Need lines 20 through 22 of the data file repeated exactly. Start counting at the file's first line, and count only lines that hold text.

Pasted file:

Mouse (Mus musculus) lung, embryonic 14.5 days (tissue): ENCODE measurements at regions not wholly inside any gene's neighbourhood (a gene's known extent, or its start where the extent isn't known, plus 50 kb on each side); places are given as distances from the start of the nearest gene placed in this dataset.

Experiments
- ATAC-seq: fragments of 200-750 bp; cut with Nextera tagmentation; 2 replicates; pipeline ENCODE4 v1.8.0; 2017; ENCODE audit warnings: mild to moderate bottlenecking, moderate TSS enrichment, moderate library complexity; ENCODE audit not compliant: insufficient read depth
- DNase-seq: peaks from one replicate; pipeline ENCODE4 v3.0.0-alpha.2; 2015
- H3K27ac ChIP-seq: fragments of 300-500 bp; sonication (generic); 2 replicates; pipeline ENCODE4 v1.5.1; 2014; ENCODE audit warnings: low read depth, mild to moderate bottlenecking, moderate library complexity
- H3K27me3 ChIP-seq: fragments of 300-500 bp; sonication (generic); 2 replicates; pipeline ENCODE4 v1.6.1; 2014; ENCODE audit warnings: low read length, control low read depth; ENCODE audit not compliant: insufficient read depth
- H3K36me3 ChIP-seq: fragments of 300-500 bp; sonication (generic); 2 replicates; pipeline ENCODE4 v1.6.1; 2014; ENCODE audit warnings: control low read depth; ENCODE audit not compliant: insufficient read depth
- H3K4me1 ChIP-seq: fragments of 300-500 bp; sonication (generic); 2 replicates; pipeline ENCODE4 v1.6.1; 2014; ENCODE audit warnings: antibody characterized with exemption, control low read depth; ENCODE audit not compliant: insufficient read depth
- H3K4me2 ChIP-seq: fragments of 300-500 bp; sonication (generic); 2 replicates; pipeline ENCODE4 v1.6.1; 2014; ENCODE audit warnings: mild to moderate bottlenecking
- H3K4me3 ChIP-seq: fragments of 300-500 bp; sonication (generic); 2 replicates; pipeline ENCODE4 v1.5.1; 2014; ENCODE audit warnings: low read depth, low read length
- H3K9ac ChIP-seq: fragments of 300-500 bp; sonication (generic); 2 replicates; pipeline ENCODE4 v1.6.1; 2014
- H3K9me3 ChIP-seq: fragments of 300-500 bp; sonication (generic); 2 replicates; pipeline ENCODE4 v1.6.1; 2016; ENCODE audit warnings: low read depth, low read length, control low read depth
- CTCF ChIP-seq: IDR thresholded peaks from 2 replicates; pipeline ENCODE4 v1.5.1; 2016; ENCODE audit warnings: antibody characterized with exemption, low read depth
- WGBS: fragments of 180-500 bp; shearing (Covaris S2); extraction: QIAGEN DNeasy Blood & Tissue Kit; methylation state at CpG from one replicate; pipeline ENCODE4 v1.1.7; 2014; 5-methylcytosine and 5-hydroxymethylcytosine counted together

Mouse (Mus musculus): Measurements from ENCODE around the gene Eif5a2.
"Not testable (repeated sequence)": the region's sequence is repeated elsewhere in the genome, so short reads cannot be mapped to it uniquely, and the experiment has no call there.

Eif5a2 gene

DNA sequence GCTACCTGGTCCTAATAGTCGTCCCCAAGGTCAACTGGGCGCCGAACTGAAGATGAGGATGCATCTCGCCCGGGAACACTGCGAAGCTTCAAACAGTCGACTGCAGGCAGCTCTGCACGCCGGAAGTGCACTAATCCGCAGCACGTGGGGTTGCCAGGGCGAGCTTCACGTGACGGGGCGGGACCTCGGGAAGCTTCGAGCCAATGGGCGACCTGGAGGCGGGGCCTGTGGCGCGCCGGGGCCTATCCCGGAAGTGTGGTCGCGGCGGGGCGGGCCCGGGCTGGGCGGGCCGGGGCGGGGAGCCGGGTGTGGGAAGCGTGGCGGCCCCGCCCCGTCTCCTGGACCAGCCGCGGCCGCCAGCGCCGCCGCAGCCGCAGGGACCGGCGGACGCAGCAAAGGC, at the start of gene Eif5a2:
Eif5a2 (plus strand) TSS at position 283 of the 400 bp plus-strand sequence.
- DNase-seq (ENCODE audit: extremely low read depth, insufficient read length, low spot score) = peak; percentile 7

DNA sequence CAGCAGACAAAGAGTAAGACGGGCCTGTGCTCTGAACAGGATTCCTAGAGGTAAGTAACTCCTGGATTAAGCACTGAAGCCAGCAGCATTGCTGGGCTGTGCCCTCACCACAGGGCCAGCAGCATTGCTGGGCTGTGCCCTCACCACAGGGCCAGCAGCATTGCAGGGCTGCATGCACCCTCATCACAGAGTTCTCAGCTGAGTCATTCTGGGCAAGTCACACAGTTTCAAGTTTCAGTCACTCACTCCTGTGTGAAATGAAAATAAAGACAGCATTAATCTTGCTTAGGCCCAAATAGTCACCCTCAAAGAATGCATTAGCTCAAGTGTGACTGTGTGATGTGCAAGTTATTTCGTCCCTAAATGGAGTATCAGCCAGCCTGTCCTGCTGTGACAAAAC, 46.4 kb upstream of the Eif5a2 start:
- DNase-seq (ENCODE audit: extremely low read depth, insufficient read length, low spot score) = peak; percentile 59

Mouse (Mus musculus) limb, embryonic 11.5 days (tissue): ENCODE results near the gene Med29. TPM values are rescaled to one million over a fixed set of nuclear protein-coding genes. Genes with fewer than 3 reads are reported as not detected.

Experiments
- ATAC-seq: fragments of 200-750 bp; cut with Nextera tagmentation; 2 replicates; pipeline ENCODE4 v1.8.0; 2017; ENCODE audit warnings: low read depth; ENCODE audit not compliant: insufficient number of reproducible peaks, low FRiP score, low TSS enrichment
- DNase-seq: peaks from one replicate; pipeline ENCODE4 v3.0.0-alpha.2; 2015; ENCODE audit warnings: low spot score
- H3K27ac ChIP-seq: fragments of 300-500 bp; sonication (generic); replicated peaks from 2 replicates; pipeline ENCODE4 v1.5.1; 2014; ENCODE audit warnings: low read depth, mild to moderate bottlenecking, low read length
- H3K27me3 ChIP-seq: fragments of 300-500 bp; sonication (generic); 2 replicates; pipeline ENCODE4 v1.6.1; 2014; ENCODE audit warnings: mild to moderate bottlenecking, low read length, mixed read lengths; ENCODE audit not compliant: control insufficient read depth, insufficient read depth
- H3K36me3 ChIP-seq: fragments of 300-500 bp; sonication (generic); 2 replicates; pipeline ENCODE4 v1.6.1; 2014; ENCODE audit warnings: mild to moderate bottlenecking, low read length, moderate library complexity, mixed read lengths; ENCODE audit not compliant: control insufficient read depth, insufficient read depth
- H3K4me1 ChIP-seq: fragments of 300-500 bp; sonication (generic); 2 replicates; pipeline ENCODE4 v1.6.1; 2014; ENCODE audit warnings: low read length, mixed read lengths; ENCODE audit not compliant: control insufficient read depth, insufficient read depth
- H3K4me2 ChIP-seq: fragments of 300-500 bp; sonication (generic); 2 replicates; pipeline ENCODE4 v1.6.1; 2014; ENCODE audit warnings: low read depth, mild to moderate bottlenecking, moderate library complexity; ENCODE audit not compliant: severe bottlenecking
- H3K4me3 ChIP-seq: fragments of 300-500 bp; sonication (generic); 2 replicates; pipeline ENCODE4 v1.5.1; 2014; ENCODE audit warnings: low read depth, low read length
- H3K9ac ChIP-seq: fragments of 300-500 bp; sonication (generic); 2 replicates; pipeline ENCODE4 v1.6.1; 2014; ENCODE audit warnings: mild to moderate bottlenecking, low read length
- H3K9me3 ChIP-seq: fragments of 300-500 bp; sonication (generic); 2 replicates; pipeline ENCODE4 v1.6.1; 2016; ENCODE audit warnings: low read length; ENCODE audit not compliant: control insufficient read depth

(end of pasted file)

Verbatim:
- DNase-seq (ENCODE audit: extremely low read depth, insufficient read length, low spot score) = peak; percentile 7

DNA sequence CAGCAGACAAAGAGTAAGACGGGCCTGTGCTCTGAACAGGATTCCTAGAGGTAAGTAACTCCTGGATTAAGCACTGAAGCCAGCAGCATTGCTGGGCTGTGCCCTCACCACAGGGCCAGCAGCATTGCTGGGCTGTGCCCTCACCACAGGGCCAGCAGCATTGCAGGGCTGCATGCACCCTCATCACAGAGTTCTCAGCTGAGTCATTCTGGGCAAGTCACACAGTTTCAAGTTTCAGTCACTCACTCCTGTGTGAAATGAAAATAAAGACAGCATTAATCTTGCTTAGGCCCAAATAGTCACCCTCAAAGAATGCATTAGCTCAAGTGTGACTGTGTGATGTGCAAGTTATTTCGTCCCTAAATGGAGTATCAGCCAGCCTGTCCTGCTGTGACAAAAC, 46.4 kb upstream of the Eif5a2 start:
- DNase-seq (ENCODE audit: extremely low read depth, insufficient read length, low spot score) = peak; percentile 59